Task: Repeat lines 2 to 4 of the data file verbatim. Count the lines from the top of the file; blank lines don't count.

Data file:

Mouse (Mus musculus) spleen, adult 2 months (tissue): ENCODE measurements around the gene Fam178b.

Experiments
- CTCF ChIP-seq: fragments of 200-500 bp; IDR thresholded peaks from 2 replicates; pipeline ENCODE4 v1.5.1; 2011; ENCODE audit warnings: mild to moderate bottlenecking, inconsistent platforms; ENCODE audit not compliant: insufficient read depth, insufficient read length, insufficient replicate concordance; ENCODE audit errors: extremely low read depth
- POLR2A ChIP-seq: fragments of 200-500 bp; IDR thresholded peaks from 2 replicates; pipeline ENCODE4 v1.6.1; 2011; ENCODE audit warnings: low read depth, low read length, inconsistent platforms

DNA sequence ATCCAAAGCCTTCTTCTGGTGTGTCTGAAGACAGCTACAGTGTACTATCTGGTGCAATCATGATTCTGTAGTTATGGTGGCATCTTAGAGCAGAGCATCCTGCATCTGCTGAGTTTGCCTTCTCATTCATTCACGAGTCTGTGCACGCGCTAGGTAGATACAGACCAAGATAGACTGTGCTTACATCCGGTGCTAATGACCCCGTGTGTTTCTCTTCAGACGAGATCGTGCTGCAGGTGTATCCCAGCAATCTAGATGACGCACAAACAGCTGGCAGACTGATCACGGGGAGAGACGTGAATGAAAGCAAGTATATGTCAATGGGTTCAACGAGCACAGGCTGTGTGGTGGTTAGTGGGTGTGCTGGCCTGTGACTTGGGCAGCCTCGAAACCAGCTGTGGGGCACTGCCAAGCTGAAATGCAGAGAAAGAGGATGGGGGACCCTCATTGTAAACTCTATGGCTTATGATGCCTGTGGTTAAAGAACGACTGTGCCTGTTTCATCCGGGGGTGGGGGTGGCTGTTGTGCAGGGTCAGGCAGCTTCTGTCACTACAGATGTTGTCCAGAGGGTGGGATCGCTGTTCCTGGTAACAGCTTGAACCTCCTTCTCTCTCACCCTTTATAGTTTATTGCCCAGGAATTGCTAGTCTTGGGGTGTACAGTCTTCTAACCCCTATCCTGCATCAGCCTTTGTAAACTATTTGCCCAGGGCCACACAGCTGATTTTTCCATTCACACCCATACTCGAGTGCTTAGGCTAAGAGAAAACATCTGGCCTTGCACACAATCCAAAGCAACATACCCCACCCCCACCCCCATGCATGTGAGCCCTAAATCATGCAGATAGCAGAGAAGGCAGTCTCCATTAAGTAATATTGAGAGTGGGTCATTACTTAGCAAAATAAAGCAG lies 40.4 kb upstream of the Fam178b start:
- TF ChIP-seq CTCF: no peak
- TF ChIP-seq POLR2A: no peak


Experiments
- CTCF ChIP-seq: fragments of 200-500 bp; IDR thresholded peaks from 2 replicates; pipeline ENCODE4 v1.5.1; 2011; ENCODE audit warnings: mild to moderate bottlenecking, inconsistent platforms; ENCODE audit not compliant: insufficient read depth, insufficient read length, insufficient replicate concordance; ENCODE audit errors: extremely low read depth
- POLR2A ChIP-seq: fragments of 200-500 bp; IDR thresholded peaks from 2 replicates; pipeline ENCODE4 v1.6.1; 2011; ENCODE audit warnings: low read depth, low read length, inconsistent platforms